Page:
Re: indirect labor, the real wage, and the production of surplus value

From: ajit sinha (sinha_a99@YAHOO.COM)
Date: Wed Nov 12 2003 - 00:23:49 EST

--- "michael a. lebowitz" <mlebowit@SFU.CA> wrote:
> of course, as Ajit emphasizes, real wages are
> ultimately determined by
> class struggle (and thus are not determined in any
> given relation to
> productivity); however, if the balance of class
> forces is 'given in a given
> country in a given point of time' (rather than the
> real wage being that
> given), what happens with productivity increases?

I think you are making a theoretical mistake here from
Marx's point of view. In Marx's theory real wages are
taken as given at any point of time, as the real wages
are supposed to be determined in a long term
socio-historical context (and not just class
struggle). Given this real wages, the methods of
production, and the length of the working day, Marx
derives from these data the rate of surplus value or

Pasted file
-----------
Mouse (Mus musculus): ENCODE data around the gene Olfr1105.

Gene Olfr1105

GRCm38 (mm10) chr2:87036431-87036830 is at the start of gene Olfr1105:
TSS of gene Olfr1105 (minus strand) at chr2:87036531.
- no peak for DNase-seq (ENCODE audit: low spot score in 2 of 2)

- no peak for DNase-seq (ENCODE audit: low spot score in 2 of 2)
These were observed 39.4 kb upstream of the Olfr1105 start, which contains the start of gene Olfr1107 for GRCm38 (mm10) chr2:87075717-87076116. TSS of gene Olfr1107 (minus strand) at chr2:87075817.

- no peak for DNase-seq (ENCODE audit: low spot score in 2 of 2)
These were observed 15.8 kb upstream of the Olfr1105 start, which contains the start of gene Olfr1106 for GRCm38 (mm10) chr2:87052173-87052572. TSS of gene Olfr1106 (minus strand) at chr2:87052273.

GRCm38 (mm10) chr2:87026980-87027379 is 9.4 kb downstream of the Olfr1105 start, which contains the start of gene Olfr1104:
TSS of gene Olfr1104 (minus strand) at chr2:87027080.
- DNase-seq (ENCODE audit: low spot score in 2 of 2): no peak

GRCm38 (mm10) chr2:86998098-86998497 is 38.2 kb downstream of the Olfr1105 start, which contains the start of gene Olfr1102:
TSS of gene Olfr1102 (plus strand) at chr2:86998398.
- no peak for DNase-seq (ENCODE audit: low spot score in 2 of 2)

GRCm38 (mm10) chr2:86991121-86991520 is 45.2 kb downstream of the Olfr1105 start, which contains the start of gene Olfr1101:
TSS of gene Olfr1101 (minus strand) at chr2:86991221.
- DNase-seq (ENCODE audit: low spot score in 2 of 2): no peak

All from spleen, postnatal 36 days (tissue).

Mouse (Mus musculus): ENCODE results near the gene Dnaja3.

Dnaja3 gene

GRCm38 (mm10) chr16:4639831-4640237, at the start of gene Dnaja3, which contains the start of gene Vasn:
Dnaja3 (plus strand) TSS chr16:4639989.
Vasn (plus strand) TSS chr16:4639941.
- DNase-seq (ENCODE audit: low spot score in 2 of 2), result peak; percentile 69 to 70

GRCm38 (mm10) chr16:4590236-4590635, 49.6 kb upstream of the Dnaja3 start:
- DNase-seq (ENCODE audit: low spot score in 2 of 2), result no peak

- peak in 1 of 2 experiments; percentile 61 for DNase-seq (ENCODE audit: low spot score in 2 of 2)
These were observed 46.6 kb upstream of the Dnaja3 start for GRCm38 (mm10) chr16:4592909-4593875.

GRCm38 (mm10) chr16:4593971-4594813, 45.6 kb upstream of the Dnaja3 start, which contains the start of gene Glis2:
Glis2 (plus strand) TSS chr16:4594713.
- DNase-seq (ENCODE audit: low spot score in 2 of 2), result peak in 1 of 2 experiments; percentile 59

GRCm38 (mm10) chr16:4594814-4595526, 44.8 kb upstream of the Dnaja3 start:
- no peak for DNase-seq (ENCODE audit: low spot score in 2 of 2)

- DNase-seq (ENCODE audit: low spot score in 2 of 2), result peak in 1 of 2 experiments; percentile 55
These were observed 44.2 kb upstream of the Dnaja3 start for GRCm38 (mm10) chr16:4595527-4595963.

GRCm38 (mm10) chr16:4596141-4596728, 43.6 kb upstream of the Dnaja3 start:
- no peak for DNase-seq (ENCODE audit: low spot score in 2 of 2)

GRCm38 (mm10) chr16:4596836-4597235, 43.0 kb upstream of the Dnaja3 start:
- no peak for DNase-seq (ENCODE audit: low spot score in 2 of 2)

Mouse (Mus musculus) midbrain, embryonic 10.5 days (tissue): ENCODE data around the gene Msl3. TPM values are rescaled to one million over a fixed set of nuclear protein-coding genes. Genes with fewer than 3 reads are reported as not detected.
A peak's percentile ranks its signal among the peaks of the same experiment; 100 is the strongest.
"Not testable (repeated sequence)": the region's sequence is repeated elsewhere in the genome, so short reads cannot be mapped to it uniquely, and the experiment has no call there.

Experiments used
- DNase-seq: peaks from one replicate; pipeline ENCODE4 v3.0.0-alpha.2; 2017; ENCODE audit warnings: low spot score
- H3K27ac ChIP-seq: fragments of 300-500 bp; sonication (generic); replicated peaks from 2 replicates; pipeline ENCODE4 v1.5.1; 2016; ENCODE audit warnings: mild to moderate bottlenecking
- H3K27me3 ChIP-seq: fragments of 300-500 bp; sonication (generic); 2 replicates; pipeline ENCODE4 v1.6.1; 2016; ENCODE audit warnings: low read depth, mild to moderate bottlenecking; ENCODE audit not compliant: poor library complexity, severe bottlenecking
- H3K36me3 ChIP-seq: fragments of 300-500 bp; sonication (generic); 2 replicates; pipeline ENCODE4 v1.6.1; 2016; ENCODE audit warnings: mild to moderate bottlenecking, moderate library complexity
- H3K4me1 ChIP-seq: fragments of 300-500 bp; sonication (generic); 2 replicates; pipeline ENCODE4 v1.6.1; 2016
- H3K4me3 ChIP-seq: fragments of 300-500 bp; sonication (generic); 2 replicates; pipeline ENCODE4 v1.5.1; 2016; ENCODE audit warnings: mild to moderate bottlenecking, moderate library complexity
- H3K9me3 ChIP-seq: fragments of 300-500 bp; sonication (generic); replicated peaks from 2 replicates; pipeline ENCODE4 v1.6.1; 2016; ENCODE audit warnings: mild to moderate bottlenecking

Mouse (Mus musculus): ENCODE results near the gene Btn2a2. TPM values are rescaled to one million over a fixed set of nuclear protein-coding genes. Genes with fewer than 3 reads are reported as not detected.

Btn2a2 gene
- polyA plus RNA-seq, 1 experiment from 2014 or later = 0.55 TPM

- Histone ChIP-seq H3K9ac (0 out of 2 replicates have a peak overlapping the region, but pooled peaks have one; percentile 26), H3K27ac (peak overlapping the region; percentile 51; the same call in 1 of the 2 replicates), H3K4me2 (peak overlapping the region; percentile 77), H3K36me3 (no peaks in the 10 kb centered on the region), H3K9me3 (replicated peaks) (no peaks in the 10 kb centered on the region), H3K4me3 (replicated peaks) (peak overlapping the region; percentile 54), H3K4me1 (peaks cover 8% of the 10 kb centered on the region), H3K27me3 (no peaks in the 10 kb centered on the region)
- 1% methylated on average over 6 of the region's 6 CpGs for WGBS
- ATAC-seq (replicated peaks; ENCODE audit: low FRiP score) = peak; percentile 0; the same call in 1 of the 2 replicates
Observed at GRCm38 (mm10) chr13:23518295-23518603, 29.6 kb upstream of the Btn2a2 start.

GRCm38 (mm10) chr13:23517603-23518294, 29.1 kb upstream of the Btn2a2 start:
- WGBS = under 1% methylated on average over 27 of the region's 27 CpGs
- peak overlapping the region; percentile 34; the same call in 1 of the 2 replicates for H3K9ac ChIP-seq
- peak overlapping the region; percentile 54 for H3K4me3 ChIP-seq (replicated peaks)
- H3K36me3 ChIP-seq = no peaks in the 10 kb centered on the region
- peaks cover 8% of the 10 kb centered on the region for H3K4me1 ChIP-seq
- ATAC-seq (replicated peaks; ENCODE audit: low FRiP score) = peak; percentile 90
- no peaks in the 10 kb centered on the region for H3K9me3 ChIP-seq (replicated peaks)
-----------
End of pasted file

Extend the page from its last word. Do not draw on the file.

the rate of exploitation s/v. Now, by calling s/v the
relative strength of the two classes and keeping it
constant to determine the real wage in turn is simply
theoretically illegitimate. You cannot get s/v unless
you take w as given. Therefore, you cannot take s/v as
given to derive w. Cheers, ajit sinha
> we do entertain Marx's
> 3rd possibility that real wages rise at the same
> rate as productivity gains
> (as would occur, ceteris paribus, in a commodity
> money economy with a
> constant money wage-- as Rakesh indicates), what
> happens to the theory of
> relative surplus value?
>          An argument I make in my new chapter,
> 'Wages' is that the results
> are quite different in two cases: (a) increases in
> social productivity drop
> from the sky and (b) increases in social
> productivity are the result of
> increases in the technical composition of capital.
> If this is so, then the
> condition for the creation of relative surplus value
> has been
> insufficiently specified.
>          in solidarity,
>           michael
> ---------------------
> Michael A. Lebowitz
> Professor Emeritus
> Economics Department
> Simon Fraser University
> Burnaby, B.C., Canada V5A 1S6
> Office Fax:   (604) 291-5944
> Home:   Phone (604) 689-9510

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